New Kia Soul EV Urban 2023 review
The new Kia Soul EV Urban is set to give city drivers electric motoring at a cheaper price point
The Kia Soul EV has long struggled to justify its existence next to its more rounded Niro EV stablemate. While this remains the case for the range-topping Explore model, with its big battery, the cheaper Urban car may well have carved out a niche for itself. It’s priced close to many electric superminis on the market, but its higher driving position and extra practicality will appeal to some.
The Kia Soul has been a bit of an oddball since its inception, even over the three years that the more polished third-generation model has been on sale in the UK. It remains an electric-only offering for customers here – but now, thanks to a range reshuffle, Kia has introduced a new Urban model that costs a whopping £6,000 less than the regular Soul EV, which has since been renamed the Explore.
Key to the Urban model’s lower price point is its smaller 39kWh battery (Explore cars get a 64kWh pack), which reduces the range from 280 miles (WLTP) down to only 171. While this may not seem like a lot, the Urban, as its name suggests, is designed primarily for town driving; Kia says the model will do just over 250 miles on a charge if you stay within the confines of city streets.
Another way Kia has cut costs is by stripping away some of the luxuries from the Soul EV’s well finished cabin. The touchscreen, for example, is downgraded from a 10-inch display in the Explore to a relatively low-res seven-inch unit in the Urban, and instead of a leather steering wheel, the Urban’s rim gets a rubberised plastic finish which, unfortunately, rather resembles a swimming-pool noodle in both appearance and texture.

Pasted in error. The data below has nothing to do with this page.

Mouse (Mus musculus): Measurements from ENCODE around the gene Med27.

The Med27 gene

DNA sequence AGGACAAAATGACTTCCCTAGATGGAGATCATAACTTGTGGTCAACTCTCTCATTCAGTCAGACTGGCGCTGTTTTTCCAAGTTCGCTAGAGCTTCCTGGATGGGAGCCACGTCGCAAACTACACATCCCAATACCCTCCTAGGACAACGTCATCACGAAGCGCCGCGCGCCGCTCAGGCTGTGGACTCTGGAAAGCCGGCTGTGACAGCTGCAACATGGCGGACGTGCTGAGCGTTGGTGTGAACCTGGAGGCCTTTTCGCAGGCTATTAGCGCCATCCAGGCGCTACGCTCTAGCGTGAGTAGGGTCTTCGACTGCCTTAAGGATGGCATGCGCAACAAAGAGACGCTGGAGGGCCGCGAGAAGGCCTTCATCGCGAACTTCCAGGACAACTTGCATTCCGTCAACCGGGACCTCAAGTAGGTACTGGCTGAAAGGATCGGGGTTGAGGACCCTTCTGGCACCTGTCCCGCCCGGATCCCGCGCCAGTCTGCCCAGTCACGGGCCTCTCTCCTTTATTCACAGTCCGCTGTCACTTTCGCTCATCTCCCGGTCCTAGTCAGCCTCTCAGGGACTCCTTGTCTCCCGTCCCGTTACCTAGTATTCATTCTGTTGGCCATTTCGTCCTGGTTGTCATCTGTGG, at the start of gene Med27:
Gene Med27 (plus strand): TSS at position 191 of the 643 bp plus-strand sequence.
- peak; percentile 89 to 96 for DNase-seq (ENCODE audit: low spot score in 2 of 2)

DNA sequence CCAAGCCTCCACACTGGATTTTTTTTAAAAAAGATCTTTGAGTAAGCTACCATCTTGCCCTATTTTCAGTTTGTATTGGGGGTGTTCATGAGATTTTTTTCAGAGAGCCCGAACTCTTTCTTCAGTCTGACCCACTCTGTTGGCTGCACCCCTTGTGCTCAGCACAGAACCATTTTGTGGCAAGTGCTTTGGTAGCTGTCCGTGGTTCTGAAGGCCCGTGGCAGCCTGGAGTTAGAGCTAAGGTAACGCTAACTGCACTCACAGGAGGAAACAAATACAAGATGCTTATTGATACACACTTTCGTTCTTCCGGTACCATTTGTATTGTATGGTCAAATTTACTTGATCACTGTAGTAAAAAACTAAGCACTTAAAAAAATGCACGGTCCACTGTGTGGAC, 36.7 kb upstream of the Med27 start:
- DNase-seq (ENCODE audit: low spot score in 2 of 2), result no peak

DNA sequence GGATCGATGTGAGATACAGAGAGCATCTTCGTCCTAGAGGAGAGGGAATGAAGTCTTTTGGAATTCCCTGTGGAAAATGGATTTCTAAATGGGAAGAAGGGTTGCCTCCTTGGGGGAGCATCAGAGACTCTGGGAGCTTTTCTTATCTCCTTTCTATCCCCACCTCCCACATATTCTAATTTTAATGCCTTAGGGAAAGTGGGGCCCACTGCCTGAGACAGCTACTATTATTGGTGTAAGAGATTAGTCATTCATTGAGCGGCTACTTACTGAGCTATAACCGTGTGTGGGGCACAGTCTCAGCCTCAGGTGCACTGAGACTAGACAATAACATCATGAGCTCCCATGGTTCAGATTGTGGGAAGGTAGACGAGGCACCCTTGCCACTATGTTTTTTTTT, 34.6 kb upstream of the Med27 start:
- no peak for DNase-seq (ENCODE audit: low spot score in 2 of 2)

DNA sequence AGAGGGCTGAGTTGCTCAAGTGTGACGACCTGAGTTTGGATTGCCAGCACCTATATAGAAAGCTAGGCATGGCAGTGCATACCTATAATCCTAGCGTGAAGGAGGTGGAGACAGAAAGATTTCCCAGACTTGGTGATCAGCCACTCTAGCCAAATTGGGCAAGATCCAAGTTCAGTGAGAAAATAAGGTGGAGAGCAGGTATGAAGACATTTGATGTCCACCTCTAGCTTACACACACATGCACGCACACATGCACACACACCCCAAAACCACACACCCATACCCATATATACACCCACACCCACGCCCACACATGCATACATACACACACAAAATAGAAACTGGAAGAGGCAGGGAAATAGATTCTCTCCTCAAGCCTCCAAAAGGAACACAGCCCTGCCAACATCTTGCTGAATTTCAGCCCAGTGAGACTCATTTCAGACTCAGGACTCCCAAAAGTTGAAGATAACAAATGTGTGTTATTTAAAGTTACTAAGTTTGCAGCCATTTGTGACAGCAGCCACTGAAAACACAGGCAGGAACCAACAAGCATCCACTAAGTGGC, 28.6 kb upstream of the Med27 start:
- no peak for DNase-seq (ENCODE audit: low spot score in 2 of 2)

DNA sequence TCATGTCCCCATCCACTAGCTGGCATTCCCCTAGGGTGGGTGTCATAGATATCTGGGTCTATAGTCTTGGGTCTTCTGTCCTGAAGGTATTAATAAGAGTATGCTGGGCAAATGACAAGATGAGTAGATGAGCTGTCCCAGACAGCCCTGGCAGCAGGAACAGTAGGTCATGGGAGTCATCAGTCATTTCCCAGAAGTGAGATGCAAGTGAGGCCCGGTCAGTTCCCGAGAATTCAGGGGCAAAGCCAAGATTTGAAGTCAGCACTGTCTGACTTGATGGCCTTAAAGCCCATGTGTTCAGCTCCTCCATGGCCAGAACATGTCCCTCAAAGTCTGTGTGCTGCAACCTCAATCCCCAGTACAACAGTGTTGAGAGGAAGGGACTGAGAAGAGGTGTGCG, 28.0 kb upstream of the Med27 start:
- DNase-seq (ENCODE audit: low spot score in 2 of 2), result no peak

The steering itself is light and effortless, making the Soul EV a doddle in town. A high seating position, paired with the car’s boxy shape, allows for plenty of visibility.
Our test route mostly comprised sweeping country roads, which aren’t exactly the model’s intended stomping ground. But they did highlight that even with a less powerful 134bhp electric motor (the Explore gets a beefier 201bhp unit), the Soul is still decent to drive. While we wish the steering would weight up when switched into Sport mode, body control remains surprisingly tight for such a tall, boxy car, staying rigid in even the twistiest of bends.
Don’t be fooled by that 9.9-second 0-62mph time, either; instant EV torque means the Soul EV feels deceptively nippy
– especially when accelerating hard from low speed, with the skinny front tyres scrabbling for grip whenever you put your foot down. This inherent ‘get up and go’ only adds to the Soul’s city-driving prowess.
The Kia is pretty relaxing to drive when you want it to be, too; the whir of the electric motor becomes audible only under hard acceleration, although there is a bit of wind noise at high speed – no doubt caused by the upright stance. The suspension is supple, too, but if the roads are particularly rough wherever you live, then a Citroen e-C4 will be kinder to your back.
According to the Soul EV’s slightly dated instrument cluster, we were able to return around 4.2 miles per kWh during our test drive, resulting in a range figure of just over 163 miles. This is only slightly shy of the aforementioned 171-mile claimed range for the Soul, and with a light right foot we expect it would be pretty easy to get close to the 200-odd-mile ranges of other similarly priced EVs.
With this in mind, the Soul EV Urban looks to be a compelling choice; starting at just under £33,000, it’s around the same price as much less practical electric superminis, such as the Peugeot e-208. The Kia’s 315-litre boot is only a little bigger than the Peugeot’s, but its square shape makes stacking luggage easier. Also, the Soul’s tall roofline means that adults can sit comfortably in the back, despite the rear bench’s poor under-thigh support.
|Kia Soul EV Urban
|1x e-motor, 39.2kWh batt.
|Single-speed automatic, front-wheel drive
|100kW (10-80% in 47min)